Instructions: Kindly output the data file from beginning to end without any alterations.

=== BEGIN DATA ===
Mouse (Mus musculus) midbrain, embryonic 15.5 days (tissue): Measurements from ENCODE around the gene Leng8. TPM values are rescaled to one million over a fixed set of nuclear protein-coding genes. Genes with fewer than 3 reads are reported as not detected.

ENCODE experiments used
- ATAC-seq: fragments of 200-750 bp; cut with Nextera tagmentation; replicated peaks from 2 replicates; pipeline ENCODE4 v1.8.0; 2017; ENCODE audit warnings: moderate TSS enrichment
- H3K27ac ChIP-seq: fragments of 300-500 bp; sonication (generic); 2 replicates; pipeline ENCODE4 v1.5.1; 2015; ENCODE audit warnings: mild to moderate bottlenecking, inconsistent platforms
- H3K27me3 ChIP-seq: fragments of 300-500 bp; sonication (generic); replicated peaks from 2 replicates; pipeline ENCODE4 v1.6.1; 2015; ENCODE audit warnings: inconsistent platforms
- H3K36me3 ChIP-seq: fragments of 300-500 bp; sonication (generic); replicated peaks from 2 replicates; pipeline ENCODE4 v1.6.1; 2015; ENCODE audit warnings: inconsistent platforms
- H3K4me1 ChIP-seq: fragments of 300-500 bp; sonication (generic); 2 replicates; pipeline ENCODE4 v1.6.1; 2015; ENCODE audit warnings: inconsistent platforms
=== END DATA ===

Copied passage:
Mouse (Mus musculus) midbrain, embryonic 15.5 days (tissue): Measurements from ENCODE around the gene Leng8. TPM values are rescaled to one million over a fixed set of nuclear protein-coding genes. Genes with fewer than 3 reads are reported as not detected.

ENCODE experiments used
- ATAC-seq: fragments of 200-750 bp; cut with Nextera tagmentation; replicated peaks from 2 replicates; pipeline ENCODE4 v1.8.0; 2017; ENCODE audit warnings: moderate TSS enrichment
- H3K27ac ChIP-seq: fragments of 300-500 bp; sonication (generic); 2 replicates; pipeline ENCODE4 v1.5.1; 2015; ENCODE audit warnings: mild to moderate bottlenecking, inconsistent platforms
- H3K27me3 ChIP-seq: fragments of 300-500 bp; sonication (generic); replicated peaks from 2 replicates; pipeline ENCODE4 v1.6.1; 2015; ENCODE audit warnings: inconsistent platforms
- H3K36me3 ChIP-seq: fragments of 300-500 bp; sonication (generic); replicated peaks from 2 replicates; pipeline ENCODE4 v1.6.1; 2015; ENCODE audit warnings: inconsistent platforms
- H3K4me1 ChIP-seq: fragments of 300-500 bp; sonication (generic); 2 replicates; pipeline ENCODE4 v1.6.1; 2015; ENCODE audit warnings: inconsistent platforms